Town, PowerStream officially sign deal for Collus 0
Collingwood mayor Sandra Cooper and Barrie mayor Jeff Lehman shake hands during the official ceremony of the transfer of Collus Power to PowerStream, Thursday, Aug. 16, 2012. The new company will be known as Collus PowerStream. Morgan Ian Adams/Collingwood Enterprise-Bulletin
COLLINGWOOD — The words 'bold' and 'innovative' were thrown around considerably, Thursday morning, as the Town of Collingwood and PowerStream put the official stamp on the deal transferring 50% ownership of Collus Power to the larger utility.
The deal is worth about $14 million — including $8 million in cash that town council will eventually be going to the public to find out where they should spend it.
Barrie mayor Jeff Lehman, who is on PowerStream's board, and who will be a board member on the new entity that's been christened Collus PowerStream, credited the municipality for the "vision to take this bold step."
"You've come up with a model that is truly innovative, and in every sense of the word, a true partnership," Lehman told an assembled group of Collingwood councillors, Collus employees and board members, and PowerStream representatives in a ceremony in Collingwood's council chambers. "We're in a time of great change in the power business in Ontario, and what that means is there is strength in numbers.
"This will give you the resources to deal with a complex and challenging environment, and the chance to look to the future with a great deal of optimism."
Thursday's official deal signing was the culmination of more than 18 months of work, when Collus' board — at the behest of council — started examining how it could be more effective and efficient. Last November, after a Request for Qualification process, four bidders came forward to take over a 50% share of the locally-owned utility.
PowerStream's bid was selected by Collingwood's council in January on the basis it represented the best option for the municipality as well as Collus' 50 employees.
"This is a wonderful day to celebrate," said Collingwood's mayor Sandra Cooper. "I believe we will reap huge benefits for the town, and the community served by the new entity."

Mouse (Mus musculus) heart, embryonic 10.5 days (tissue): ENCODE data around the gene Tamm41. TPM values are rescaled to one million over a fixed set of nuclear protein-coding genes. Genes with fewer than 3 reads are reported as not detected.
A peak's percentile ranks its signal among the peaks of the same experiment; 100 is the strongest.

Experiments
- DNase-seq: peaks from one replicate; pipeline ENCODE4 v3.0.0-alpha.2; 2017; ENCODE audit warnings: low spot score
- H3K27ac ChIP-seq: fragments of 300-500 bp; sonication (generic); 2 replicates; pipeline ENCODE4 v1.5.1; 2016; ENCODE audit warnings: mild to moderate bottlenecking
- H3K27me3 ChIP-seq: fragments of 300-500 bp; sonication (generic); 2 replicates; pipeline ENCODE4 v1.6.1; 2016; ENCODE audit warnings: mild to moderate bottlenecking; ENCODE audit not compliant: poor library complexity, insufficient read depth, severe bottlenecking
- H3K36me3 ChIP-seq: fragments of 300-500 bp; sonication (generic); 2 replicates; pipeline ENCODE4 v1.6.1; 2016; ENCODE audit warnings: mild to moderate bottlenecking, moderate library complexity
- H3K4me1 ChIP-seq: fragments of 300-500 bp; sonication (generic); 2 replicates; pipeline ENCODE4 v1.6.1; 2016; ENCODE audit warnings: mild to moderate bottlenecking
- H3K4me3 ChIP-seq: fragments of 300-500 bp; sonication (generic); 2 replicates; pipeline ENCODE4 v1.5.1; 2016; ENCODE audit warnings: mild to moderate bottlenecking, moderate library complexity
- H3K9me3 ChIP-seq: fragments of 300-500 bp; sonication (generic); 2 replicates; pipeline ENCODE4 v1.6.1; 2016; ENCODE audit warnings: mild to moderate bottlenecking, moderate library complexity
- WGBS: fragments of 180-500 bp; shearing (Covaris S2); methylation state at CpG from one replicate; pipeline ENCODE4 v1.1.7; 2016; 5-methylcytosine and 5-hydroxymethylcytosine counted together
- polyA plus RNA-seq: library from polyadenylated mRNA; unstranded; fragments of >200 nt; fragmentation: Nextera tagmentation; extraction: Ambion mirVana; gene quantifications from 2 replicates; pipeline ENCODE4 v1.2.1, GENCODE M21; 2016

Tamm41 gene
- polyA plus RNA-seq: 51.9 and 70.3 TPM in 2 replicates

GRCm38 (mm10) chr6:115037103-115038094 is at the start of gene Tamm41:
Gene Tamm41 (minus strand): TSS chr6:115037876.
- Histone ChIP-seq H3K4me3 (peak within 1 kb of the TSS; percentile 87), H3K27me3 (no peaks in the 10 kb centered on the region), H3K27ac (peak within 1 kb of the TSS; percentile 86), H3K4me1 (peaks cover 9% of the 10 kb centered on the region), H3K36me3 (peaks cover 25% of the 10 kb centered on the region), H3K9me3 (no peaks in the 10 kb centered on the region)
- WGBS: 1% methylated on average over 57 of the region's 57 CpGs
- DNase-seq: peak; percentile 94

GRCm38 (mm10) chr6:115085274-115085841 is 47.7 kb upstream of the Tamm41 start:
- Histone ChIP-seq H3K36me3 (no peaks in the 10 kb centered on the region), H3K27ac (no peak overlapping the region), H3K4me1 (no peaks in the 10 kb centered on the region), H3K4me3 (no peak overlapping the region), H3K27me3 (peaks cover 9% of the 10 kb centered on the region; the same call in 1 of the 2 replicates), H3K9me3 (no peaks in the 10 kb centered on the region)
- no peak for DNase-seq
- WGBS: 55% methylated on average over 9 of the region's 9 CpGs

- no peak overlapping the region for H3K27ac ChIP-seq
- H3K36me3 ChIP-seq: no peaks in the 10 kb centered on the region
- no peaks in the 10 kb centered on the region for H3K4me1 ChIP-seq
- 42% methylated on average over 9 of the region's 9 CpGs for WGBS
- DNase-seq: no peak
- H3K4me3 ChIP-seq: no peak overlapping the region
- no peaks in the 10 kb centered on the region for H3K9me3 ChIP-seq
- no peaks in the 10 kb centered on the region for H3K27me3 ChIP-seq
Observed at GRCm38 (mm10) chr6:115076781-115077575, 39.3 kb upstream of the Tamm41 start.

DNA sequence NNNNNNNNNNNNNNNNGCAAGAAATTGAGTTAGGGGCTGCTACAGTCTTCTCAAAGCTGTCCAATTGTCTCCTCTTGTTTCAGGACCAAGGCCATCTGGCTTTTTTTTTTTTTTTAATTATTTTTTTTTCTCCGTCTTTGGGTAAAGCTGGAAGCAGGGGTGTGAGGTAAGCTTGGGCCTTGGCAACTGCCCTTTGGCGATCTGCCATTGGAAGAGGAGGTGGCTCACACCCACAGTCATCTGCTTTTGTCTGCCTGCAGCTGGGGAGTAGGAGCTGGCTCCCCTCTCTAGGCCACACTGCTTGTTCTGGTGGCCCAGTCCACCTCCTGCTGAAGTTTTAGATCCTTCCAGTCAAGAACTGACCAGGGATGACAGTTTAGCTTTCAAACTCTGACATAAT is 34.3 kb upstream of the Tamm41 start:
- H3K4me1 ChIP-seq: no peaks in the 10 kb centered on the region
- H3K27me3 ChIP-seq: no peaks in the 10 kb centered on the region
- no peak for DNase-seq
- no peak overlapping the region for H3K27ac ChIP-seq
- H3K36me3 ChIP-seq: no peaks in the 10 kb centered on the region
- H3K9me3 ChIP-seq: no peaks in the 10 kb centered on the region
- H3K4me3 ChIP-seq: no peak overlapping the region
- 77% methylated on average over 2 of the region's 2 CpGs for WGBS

Along with customers in Collingwood, Collus also owns electricity assets in Thornbury, Stayner, and Creemore.
"The closing of this agreement is the culmination of a great deal of hard work," said Cooper.
PowerStream itself is the merger of municipal electrical distribution companies, and is owned by the municipalities of Barrie, Markham and Vaughan. Lehman said in spite of the apparent benefits, the decision to merge the utilities more than three years ago was not an easy one.
"It's not the easiest decision… it's a complex matter in a complex industry," he said.
As it turned out, added Barrie's mayor, the merger was a boon to electricity customers, who saw a 20% drop in distribution rates as a result.
The contributions of former Collus board chair Dean Muncaster, who died in March, were also highlighted, as Muncaster was recognized for his work in the initial stages of developing the partnership.
"It will be a legacy that will make him proud," said PowerStream CEO Brian Bentz, noting Muncaster's integrity and character, as well as his business acumen. "This partnership will be a beacon to the industry… the (community) will look back on this in a year, or five years, and will say that this was the right decision."
Along with the announcement of a new logo and name, the new corporate entity as Collus PowerStream made its first contribution to the community — a $50,000 to the G&M Hospital Foundation's New Age of Care campaign.